The Following is an edited excerpt of comments that the Motion Picture Association of America made to the Telecommunications & Information Administration (NTIA), the White House’s chief communications policy adviser.
Ordinarily, businesses are treated one of two ways: 1) regulated — like phone companies, which as common carriers are restricted in their ability to decide who to serve, to set the terms and conditions of their services or to interfere with the content they must carry — and then granted certain immunities from liability over what their users do over their services to reflect the businesses’ lack of discretion, or 2) left free from regulation, but held accountable through potential liability if they don’t exercise due care for harms caused through their services.
In an effort to promote nascent electronic communication and commerce, Congress was persuaded 20 years ago to apply a different set of rules to internet platforms, granting them the best of both worlds: freedom from regulation with the ability to set their own terms and conditions, deny service to users and exercise editorial discretion and protection from any real risk of liability after the fact for the harm caused on their platforms.
U.S. legislators did so under notions of internet exceptionalism — the view that online platforms were so different, they must be protected from the burdens and regulatory oversight that govern the brick-and-mortar world.
As a tool for promoting growth of nascent internet companies, U.S. policies have been widely successful. But also as a result, we now have a legal framework that almost entirely insulates online platforms from accountability for all manner of harmful activities they enable.
The reality today is that without much risk of liability for the way platforms design their services and allow them to be used and little to no legal obligation to engage in preventative measures in exchange for the limits on liability, online platforms have much less incentive to take harm-mitigating steps common to most other businesses.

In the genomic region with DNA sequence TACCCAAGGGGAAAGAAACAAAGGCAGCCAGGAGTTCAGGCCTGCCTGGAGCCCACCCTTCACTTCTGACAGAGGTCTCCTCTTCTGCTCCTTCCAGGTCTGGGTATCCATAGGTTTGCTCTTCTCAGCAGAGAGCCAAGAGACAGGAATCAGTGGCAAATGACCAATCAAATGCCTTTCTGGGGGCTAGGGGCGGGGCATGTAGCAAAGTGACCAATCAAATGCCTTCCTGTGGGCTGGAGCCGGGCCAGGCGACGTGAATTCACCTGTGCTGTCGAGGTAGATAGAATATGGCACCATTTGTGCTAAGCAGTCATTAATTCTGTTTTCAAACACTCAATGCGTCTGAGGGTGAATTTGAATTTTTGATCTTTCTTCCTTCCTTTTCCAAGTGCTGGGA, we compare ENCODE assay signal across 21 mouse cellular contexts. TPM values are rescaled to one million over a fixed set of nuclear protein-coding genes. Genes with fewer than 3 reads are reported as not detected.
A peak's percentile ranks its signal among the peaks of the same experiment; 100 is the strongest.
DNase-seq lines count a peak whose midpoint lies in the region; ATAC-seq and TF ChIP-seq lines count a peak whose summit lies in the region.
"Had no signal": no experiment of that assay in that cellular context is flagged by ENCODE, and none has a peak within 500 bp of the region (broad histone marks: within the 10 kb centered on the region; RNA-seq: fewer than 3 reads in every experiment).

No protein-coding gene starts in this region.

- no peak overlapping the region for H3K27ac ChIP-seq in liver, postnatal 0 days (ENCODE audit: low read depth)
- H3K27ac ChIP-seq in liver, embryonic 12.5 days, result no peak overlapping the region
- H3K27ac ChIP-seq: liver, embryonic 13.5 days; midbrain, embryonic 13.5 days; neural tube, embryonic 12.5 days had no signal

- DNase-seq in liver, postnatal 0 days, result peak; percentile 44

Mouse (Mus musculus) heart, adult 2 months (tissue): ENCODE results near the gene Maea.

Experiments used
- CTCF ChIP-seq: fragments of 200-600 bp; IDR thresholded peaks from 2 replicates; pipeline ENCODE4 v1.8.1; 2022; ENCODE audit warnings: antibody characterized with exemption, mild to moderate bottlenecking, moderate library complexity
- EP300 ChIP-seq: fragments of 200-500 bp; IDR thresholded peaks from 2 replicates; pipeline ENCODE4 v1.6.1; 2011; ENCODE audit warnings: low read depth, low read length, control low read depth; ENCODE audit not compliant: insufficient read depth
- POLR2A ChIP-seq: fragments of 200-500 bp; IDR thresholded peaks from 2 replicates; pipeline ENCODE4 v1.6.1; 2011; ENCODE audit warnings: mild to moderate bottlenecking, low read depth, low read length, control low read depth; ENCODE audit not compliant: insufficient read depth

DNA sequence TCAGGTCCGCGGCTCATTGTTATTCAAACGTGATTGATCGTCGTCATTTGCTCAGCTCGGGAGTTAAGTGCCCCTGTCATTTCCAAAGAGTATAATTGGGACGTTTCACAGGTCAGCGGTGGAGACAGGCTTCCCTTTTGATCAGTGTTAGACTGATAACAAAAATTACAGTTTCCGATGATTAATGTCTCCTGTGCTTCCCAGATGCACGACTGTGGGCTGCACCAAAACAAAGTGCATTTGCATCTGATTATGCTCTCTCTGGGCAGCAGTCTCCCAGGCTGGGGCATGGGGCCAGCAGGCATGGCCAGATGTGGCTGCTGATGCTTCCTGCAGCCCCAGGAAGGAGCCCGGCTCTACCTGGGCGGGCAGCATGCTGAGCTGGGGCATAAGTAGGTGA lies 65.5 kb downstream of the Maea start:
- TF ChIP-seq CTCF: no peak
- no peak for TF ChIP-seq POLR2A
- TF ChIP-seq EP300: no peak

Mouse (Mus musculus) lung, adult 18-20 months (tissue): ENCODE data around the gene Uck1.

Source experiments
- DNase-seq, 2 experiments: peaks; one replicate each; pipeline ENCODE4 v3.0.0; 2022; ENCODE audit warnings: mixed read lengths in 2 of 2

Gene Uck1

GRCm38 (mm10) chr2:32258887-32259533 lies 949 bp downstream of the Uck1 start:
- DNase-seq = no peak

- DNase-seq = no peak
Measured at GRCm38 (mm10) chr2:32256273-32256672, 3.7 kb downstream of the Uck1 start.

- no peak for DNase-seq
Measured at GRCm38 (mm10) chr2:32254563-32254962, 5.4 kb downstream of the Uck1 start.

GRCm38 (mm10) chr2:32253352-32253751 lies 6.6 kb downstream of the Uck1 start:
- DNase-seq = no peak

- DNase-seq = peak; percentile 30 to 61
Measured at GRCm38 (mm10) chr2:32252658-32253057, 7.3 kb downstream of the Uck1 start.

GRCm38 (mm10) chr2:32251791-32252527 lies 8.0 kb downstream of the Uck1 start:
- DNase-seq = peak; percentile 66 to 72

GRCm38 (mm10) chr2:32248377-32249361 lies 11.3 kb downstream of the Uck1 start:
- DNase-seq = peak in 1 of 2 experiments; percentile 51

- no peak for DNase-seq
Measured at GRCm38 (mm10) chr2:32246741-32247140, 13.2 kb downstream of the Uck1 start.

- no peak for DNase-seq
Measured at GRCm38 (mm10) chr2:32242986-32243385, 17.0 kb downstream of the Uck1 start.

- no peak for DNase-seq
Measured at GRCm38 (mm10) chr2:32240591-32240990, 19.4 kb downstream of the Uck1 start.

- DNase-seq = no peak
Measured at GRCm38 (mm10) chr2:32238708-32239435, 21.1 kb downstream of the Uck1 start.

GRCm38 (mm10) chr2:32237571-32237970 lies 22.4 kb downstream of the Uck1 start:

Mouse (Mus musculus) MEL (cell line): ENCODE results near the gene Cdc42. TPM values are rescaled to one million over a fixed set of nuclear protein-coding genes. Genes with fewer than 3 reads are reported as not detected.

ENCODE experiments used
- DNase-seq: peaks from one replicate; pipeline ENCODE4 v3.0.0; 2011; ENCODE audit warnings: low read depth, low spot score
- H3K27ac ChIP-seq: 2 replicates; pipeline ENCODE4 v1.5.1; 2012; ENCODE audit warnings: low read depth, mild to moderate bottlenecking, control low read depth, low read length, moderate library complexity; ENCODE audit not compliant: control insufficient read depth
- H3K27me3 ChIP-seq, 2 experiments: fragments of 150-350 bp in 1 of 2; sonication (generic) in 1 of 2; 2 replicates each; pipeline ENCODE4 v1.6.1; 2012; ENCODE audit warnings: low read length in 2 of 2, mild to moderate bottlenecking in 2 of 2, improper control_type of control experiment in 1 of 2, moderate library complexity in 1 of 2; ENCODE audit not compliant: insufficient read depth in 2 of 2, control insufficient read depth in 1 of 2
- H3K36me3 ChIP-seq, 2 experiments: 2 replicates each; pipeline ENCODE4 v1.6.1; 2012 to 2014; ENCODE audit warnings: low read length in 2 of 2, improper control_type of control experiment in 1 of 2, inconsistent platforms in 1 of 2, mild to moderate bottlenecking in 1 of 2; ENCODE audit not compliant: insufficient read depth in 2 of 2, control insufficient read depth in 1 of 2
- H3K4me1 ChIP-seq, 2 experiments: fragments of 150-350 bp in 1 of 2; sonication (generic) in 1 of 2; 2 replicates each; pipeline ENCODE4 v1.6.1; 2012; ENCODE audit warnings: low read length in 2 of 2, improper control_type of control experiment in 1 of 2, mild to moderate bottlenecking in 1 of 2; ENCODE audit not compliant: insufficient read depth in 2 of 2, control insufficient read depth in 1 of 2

It is not surprising then that online, where there is less threat of liability, we now have a problem.
The lack of accountability for product design and commercial practices, as well as many platforms’ views that bad actors abusing their services are “not their problem to solve,” are common denominators exacerbating the extent to which the list of ills is growing unchecked on the web.
As the internet matures, policymakers need to ask, in light of the growing list of abuses occurring over online platforms, whether our decades-old policies are having an effect that runs counter to what was intended.
The content community — like all users of, and contributors to, the internet ecosystem — has an interest in seeing online platforms thrive, so that legitimate businesses can thrive along with them.
For us, that better enables creators and audiences to find each other. But healthy discourse and commerce cannot happen in an unhealthy ecosystem.
Whatever differences may exist between online and offline businesses, the reality of bad actors remains a constant, and virtual though the online behavior may be, the costs are real. One way or another, internet companies must exercise the level of responsibility that was originally envisioned — a level of responsibility many are not living up to today.